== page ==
You May Die In The Desert started out as a guitar and bass duo from Seattle before morphing into what they are today—a three-piece instrumental group. Bears in the Yukon is a purely instrumental album, consisting of seven tracks. I automatically assume that boredom will ensue when it comes to purely instrumental albums, but this day I was in luck. You may Die In The Desert (YMDITD) has immense technical skill. One of the first bands I thought of in comparison was the technical, instrumental aspect of Between the Buried and Me.
The sound could be described as ambient, atmospheric, spacey; the type of music that would be playing if you were to suddenly take flight. Seriously–if I was so lucky as to have a spaceship come into my possession, this is what I would be pumping through the speakers. It’s the kind of music that inspires the listener to get off their butt and embark on some sort of creative enterprise of their own; I love that in music.
It’s refreshing that the sound of the guitar is played with and changed up—there isn’t just a barrage of distortion or acoustic, which is extremely important in an instrumental album. The tracks all are very cohesive, but I found “The Writer’s Audience is Always Fiction” to be the most enchanting. Amidst flashbacks to songs by Modest Mouse and The Postal Service, I found myself immensely enjoying this track. Its tempo is set by what sounds like a digital high hat drum beat—it stands out from the rest. There are definite elements of jazz infused throughout, not only in this song but in the entire album.
They obviously know what they are doing; the technicality of the layering of sounds, the implications of the drum beats, the airy reverb and delay of the guitars; it all makes for a very intelligent, mystic-feeling musical sojourn through the eardrums.
YMDITD possesses enough skill to keep the listener alert yet relaxed throughout their songs. They go to prove that words aren’t needed where music can suffice and thrive on its own.
My immediate reaction the first time I listened to …Think I’m Gonna by The Powerchords was that I wasn’t very sure I liked it. Before I listened to it a second time, I expressed that sentiment to my friend and editor, Stephen.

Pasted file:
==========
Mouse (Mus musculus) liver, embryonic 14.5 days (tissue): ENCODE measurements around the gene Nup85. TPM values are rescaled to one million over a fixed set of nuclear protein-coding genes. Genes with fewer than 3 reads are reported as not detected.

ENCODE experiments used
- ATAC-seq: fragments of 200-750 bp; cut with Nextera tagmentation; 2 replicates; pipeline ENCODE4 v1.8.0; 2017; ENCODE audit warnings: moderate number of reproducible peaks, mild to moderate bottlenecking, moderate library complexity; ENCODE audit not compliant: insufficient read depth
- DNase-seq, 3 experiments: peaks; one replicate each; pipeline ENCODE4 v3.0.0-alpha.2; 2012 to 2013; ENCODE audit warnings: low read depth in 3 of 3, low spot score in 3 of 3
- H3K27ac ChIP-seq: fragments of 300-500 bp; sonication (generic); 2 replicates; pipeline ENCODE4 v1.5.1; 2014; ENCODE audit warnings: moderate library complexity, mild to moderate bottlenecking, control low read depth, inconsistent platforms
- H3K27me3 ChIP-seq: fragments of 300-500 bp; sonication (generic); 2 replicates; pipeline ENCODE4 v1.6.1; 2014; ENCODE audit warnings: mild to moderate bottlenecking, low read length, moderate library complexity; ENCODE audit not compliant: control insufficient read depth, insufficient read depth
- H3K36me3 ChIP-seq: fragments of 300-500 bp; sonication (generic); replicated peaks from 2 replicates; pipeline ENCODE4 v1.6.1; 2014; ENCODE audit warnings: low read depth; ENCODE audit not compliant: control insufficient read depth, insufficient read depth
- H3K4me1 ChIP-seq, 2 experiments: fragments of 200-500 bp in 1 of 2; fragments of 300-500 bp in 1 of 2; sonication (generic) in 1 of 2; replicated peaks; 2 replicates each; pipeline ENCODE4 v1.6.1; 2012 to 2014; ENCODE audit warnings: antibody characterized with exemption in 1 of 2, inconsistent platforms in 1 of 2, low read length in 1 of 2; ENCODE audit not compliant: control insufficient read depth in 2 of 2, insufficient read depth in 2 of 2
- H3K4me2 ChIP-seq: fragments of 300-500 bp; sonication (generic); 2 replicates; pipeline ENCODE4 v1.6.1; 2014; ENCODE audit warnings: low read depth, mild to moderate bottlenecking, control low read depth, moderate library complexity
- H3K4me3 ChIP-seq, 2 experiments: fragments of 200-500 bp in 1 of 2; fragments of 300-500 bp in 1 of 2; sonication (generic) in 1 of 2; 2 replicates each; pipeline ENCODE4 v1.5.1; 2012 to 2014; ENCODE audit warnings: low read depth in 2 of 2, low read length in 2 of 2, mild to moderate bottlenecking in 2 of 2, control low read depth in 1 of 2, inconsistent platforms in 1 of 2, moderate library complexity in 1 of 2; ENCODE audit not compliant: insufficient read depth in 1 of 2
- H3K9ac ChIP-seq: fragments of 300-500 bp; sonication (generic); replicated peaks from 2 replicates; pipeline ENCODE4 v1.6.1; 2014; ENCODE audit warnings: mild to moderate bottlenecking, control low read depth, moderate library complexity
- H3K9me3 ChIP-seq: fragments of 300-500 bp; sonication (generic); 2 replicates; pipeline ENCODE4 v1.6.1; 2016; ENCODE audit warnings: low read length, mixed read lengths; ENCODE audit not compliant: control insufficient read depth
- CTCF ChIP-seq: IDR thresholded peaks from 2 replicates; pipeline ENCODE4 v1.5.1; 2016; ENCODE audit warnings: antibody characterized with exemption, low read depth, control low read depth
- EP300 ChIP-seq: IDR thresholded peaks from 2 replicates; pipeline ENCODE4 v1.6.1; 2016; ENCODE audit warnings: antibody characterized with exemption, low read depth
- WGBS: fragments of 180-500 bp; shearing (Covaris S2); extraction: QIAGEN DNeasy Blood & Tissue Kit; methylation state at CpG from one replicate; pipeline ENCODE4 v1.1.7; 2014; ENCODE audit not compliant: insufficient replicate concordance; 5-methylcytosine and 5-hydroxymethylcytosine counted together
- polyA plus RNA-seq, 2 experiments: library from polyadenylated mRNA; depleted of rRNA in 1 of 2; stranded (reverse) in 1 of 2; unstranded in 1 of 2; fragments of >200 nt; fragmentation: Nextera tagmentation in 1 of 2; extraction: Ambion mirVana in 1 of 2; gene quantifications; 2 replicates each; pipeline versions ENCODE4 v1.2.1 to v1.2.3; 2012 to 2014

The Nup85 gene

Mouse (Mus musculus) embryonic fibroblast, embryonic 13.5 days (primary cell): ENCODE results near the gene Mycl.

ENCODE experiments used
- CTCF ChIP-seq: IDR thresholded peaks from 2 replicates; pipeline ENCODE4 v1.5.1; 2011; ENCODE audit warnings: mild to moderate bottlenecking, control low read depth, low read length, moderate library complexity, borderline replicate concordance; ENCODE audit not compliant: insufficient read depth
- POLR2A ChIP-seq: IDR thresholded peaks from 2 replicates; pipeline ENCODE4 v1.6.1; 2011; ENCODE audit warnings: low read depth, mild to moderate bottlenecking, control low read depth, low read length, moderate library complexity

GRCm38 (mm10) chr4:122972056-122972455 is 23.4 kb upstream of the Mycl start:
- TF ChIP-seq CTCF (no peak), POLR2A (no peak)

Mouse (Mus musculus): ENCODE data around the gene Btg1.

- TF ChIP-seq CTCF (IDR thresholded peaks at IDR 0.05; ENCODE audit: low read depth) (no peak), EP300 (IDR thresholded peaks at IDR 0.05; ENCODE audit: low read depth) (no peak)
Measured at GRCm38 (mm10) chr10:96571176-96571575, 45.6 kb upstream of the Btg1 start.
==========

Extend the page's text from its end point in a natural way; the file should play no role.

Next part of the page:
Stephen: My apologies. I recant my previous statements and submit a new one – this album is actually pretty awesome.
Hailing from Chula Vista, CA, The Powerchords are on Single Screen Records – a label I have done several reviews for and have been very pleased with. But considering the releases by Visions of a Dying World and The Red Feathers that I had reviewed before lay in the folk-rock arena, I wasn’t really prepared for The Powerchords’ brand of pop-punk, which is probably the reason I was initially turned off by their sound.
But then I gave the album a couple more listens and found that the short-and-sweet, punk rock style was right up my alley. Guitarists Jon Hammer and Seo Parra seem to have a lot of fun with producing the shrilling, catchy riffs and driving crunch of the power chords that drive the band (hence, the band’s name is appropriate). Bassist Craig Barclift is often pounding away with Parra and Hammer on the riffs and the chords. Combined with the catchy lyrics and the high-pitched vocal stylings of Hammer, the band comes off as carrying the torch first lit by The Buzzcocks.
Unfortunately, due to the brevity of the songs and the lack of variation in the formula, it’s hard for many of the songs on the album to stand apart from one another. When listening to it as a whole, it might feel like several of the songs just bleed into one another.
That said, some of the tracks such as “She’s A Virgin” or “Bad Guys” stand out for the sheer catchiness of the lyrics. And to this Wayne’s World fan, “Tia Carrere” was enough to put a nerdy grin on my face.